Everything the left says about wealth inequality is fundamentally wrong and extremely dangerous to the health of society. Socialists and other fascists and do-gooders are completely blind to the basic reality of wealth distribution, They are the umltimate Cretinistas.

  29. Zippy The Younger

    more from above link
    ——
    In this paper we argue that the multiplicative nature of the capital investment
    process is the reason for the empirically observed Pareto wealth distribution. Indeed,
    starting with an arbitrary non-degenerate initial wealth distribution, any process which is stochastically multiplicative and homogeneous leads to the Pareto law.
    The homogeneity of the process in essence means that individuals do not posses differential investment abilities and cannot “beat the market”. This idea is closely
    related to the concept of market efficiency: in an efficient market one would not
    expect to find investors who consistently outperform their peers. We show that
    non-homogeneous multiplicative processes lead to a wealth distribution which is
    different from the Pareto distribution. Thus, the Pareto distribution implies market
    efficiency. Our analysis leads us to conclude that the extreme inequality in modern
    western society is a very fundamental and robust outcome of the nature of the capital
    investment process. Furthermore, this inequality is driven primarily by chance, rather
    than by differential ability.
    The structure of this paper is as follows. In section 2 we present the framework
    of stochastically multiplicative investment processes. We prove that homogeneous
    processes lead to the Pareto wealth distribution, and to the extreme inequality which it
    implies. In section 3 we discuss non-homogeneous processes and show that they lead to
    wealth distributions different than the Pareto distribution. This section reveals that the
    Pareto distribution is closely related to market efficiency, and puts an upper bound on the
    degree of market inefficiency. In section 4 we show that the Lévy distribution of stock
    returns can be explained by the Pareto wealth distribution. The theoretical prediction
    resulting from this analysis is empirically tested in section5. Section 6 concludes.

  30. Toiling Mass

    The third world is rotten with demand.

    Shouldn’t they be booming then?

  31. Zippy The Younger

    The second paper important to understand Wealth inequality is

    Emergence of Scaling in Random Networks by Barabasi

    Systems as diverse as genetic networks or the World Wide Web are best described as networks with complex topology. A common property of many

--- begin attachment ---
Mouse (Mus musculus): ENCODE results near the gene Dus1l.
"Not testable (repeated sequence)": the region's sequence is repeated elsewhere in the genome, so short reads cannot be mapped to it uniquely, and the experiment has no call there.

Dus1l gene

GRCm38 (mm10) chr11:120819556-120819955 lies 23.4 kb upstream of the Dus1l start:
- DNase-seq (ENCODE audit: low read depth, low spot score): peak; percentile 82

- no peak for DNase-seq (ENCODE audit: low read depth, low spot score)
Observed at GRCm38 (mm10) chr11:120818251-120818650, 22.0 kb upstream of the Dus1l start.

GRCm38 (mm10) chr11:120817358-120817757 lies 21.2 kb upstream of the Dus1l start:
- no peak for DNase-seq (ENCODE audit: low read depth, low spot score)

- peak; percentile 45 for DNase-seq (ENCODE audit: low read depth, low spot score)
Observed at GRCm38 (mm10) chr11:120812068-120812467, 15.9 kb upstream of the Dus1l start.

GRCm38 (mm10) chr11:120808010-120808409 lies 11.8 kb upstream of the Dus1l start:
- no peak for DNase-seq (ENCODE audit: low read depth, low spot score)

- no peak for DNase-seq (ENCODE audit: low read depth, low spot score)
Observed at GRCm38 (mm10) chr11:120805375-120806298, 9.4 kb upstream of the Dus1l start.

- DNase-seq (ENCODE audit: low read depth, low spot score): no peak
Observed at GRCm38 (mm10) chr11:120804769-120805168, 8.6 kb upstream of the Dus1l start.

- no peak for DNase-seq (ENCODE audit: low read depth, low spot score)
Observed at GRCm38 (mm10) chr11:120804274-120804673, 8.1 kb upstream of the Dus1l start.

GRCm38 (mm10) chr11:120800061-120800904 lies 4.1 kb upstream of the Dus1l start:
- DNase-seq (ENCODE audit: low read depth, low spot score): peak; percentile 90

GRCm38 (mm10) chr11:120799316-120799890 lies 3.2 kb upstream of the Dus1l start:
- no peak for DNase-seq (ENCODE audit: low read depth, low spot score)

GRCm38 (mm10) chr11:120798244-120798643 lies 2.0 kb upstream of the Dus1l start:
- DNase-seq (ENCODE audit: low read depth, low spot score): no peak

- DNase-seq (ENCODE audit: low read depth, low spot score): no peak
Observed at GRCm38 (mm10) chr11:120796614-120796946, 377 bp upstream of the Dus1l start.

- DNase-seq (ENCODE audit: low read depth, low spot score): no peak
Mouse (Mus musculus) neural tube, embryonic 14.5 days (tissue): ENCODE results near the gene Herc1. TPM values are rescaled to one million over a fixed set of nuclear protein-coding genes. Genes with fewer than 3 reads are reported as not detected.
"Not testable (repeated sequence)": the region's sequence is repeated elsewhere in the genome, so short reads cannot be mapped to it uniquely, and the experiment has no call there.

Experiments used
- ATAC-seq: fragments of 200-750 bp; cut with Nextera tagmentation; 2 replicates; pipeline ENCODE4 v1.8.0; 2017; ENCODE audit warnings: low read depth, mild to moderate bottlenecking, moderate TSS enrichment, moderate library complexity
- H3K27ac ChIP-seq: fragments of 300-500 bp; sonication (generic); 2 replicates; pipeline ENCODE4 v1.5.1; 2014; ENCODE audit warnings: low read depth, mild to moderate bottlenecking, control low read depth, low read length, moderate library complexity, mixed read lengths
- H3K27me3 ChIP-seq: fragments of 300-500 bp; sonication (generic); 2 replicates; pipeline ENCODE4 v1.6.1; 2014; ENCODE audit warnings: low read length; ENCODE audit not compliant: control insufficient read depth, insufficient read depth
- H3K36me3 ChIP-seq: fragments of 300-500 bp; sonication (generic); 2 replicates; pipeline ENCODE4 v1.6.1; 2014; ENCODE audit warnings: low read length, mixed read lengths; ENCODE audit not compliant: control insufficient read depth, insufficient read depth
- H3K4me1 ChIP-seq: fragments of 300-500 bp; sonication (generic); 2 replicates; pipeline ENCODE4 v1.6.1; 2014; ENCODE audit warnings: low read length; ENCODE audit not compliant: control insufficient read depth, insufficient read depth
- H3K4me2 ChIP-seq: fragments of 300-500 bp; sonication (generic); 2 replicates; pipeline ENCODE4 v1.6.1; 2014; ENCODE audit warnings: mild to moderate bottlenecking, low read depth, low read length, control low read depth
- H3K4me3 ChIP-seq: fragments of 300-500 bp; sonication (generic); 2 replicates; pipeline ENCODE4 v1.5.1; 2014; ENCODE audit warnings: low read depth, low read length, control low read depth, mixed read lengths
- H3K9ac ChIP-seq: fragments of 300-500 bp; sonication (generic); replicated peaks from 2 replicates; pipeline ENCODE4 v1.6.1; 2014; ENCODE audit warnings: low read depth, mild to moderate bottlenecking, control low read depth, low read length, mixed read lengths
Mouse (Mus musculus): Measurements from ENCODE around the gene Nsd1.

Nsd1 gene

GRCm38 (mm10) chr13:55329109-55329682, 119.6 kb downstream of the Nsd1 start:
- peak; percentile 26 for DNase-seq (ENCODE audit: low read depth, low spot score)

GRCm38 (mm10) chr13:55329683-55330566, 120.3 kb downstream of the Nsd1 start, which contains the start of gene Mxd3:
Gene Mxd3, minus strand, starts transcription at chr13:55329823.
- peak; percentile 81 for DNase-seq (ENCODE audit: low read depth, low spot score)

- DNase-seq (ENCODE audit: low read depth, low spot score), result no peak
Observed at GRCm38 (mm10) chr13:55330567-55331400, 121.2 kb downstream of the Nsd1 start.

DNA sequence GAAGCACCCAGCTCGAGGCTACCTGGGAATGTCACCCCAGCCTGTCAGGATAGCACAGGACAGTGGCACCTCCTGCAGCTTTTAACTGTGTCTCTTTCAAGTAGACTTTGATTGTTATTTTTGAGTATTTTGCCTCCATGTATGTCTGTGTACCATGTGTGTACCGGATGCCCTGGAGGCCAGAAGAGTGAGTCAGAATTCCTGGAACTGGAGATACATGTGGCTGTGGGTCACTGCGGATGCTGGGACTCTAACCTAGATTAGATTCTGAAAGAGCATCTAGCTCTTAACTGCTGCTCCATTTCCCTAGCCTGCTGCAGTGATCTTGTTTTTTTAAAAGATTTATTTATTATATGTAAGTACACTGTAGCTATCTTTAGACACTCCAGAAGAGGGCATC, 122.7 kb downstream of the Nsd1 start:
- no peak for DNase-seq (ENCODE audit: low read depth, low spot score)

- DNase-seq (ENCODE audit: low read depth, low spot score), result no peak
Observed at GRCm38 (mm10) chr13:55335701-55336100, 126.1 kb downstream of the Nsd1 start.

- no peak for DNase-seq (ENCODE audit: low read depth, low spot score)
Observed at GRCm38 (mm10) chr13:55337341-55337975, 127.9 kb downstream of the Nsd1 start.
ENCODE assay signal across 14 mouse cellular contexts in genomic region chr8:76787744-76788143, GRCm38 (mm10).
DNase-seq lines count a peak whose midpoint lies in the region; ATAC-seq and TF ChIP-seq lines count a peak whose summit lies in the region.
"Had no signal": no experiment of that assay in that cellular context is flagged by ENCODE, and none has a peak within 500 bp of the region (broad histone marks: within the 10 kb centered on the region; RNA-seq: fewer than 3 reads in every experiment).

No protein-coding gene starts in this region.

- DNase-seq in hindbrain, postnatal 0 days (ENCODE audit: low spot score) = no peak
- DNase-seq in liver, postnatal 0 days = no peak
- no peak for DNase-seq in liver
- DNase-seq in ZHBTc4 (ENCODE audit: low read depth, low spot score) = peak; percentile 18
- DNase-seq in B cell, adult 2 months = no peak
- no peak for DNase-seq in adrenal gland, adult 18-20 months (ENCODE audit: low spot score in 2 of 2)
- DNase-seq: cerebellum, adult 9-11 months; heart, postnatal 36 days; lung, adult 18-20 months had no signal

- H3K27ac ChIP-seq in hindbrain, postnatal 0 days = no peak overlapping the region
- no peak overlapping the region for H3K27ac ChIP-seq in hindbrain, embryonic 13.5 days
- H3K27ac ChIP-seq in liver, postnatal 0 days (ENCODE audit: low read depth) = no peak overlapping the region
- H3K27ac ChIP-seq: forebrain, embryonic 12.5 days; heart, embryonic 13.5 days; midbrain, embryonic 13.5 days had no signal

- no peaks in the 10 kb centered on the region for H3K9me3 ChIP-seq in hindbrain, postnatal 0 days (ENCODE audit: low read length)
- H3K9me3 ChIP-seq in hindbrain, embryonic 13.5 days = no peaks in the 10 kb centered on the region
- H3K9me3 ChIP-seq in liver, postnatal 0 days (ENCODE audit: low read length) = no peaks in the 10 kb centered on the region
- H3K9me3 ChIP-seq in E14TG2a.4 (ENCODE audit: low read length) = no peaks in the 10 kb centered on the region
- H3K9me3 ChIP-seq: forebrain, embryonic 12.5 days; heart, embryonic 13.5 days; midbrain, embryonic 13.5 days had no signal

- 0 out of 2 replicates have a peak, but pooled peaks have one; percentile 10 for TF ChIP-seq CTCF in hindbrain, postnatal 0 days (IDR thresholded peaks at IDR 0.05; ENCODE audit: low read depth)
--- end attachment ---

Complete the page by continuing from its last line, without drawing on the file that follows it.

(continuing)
large networks is that the vertex connectivities follow a scale-free power-law
    distribution. This feature was found to be a consequence of two generic mechanisms:
    (i) networks expand continuously by the addition of new vertices, and
    (ii) new vertices attach preferentially to sites that are already well connected.
    A model based on these two ingredients reproduces the observed stationary
    scale-free distributions, which indicates that the development of large networks
    is governed by robust self-organizing phenomena that go beyond the particulars
    of the individual systems.
    —–

    The previous paper by Moshe Levy dealt with capital investment and showed an efficient market yields a scale free power law distribution. Barabasi’s paper implies that a free consumer market also yields a scale free power law distribution of firm sizes.

    Again we find that the left’s obsession with preventing wealth inequality is doomed to failure, a Pareto distributions is a natural phenomena that does requires nothing more than freedom of choice and property rights.

    Wealth inequality in the form of Pareto distributions is a clear and necessary outcome of an efficient market, both in capital investment markets and consumer goods and services markets.

    The leftist desire to interfer with wealth inequality must necessarily results in varying degrees of totalitarianism to over ride the efficiency of markets.

    The entire left is the equivalent of a Cargo Cult thoroughly based in delusion regarding the nature of reality.

  32. Zippy The Younger

    Shouldn’t they be booming then?

    You fail to understand the papers. Markets that don’t yield Pareto outcomes imply lack of efficiency.
    Chances are 3rd markets still yield Pareto distributions, just much smaller ones.

    Pareto outcomes say nothing about the total size and performance of a market, just that they follow a particular shape when plotted over time. That shape is perceived as wealth inequality wether it is a small market or a very large market. Being scale free it has similar shape in both markets.

    Progressive taxes for instance in no way prevent a Pareto outcome, they just make the total pie smaller.

    The shape of wealth inequality under heavy regulation and progressive taxes persists and is quite a robust phenomena.

    The rough rules for Pareto outcomes is 80% of value is contained by only 20% of things. 40% of value is contained by 1% of things.

    It’s a stochastic statistical outcome.

  33. Toiling Mass

    Zippy,

    I was just having a dig at LPR’s “It is pure fantasy to believe that anything but demand is the driving force of economic activity

  34. Driftforge

    An entire economy’s GDP can be expressed in an equation of just 3 variables, and it is LINEAR!